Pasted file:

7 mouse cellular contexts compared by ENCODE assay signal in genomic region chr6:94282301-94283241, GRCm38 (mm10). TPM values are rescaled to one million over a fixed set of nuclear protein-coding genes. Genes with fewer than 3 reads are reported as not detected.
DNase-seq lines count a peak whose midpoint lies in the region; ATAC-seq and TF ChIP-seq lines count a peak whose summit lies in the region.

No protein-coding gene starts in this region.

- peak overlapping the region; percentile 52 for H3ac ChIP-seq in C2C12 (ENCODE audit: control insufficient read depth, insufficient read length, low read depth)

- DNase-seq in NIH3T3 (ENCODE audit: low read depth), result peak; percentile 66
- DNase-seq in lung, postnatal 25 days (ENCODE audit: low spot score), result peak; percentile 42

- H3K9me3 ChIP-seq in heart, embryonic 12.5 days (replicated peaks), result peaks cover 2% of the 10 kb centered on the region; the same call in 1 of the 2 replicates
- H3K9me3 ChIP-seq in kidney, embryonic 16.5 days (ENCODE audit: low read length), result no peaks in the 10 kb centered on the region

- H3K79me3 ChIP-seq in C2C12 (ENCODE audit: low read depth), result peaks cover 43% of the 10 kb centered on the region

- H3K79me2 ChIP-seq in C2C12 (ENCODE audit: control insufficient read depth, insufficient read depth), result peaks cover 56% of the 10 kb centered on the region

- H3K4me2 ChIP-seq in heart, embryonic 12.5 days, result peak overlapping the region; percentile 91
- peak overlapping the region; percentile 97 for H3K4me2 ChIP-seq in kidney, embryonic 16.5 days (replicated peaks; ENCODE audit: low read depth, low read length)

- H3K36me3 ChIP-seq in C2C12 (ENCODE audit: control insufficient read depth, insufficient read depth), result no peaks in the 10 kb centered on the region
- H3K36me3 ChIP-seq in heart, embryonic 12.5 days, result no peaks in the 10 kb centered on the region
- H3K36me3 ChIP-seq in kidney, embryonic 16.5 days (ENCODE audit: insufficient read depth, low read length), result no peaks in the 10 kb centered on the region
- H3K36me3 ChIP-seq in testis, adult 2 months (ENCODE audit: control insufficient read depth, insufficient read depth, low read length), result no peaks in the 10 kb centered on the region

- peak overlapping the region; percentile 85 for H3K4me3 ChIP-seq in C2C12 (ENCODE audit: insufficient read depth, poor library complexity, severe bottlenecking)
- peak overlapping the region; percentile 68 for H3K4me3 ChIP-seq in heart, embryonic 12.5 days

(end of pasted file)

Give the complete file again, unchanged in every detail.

7 mouse cellular contexts compared by ENCODE assay signal in genomic region chr6:94282301-94283241, GRCm38 (mm10). TPM values are rescaled to one million over a fixed set of nuclear protein-coding genes. Genes with fewer than 3 reads are reported as not detected.
DNase-seq lines count a peak whose midpoint lies in the region; ATAC-seq and TF ChIP-seq lines count a peak whose summit lies in the region.

No protein-coding gene starts in this region.

- peak overlapping the region; percentile 52 for H3ac ChIP-seq in C2C12 (ENCODE audit: control insufficient read depth, insufficient read length, low read depth)

- DNase-seq in NIH3T3 (ENCODE audit: low read depth), result peak; percentile 66
- DNase-seq in lung, postnatal 25 days (ENCODE audit: low spot score), result peak; percentile 42

- H3K9me3 ChIP-seq in heart, embryonic 12.5 days (replicated peaks), result peaks cover 2% of the 10 kb centered on the region; the same call in 1 of the 2 replicates
- H3K9me3 ChIP-seq in kidney, embryonic 16.5 days (ENCODE audit: low read length), result no peaks in the 10 kb centered on the region

- H3K79me3 ChIP-seq in C2C12 (ENCODE audit: low read depth), result peaks cover 43% of the 10 kb centered on the region

- H3K79me2 ChIP-seq in C2C12 (ENCODE audit: control insufficient read depth, insufficient read depth), result peaks cover 56% of the 10 kb centered on the region

- H3K4me2 ChIP-seq in heart, embryonic 12.5 days, result peak overlapping the region; percentile 91
- peak overlapping the region; percentile 97 for H3K4me2 ChIP-seq in kidney, embryonic 16.5 days (replicated peaks; ENCODE audit: low read depth, low read length)

- H3K36me3 ChIP-seq in C2C12 (ENCODE audit: control insufficient read depth, insufficient read depth), result no peaks in the 10 kb centered on the region
- H3K36me3 ChIP-seq in heart, embryonic 12.5 days, result no peaks in the 10 kb centered on the region
- H3K36me3 ChIP-seq in kidney, embryonic 16.5 days (ENCODE audit: insufficient read depth, low read length), result no peaks in the 10 kb centered on the region
- H3K36me3 ChIP-seq in testis, adult 2 months (ENCODE audit: control insufficient read depth, insufficient read depth, low read length), result no peaks in the 10 kb centered on the region

- peak overlapping the region; percentile 85 for H3K4me3 ChIP-seq in C2C12 (ENCODE audit: insufficient read depth, poor library complexity, severe bottlenecking)
- peak overlapping the region; percentile 68 for H3K4me3 ChIP-seq in heart, embryonic 12.5 days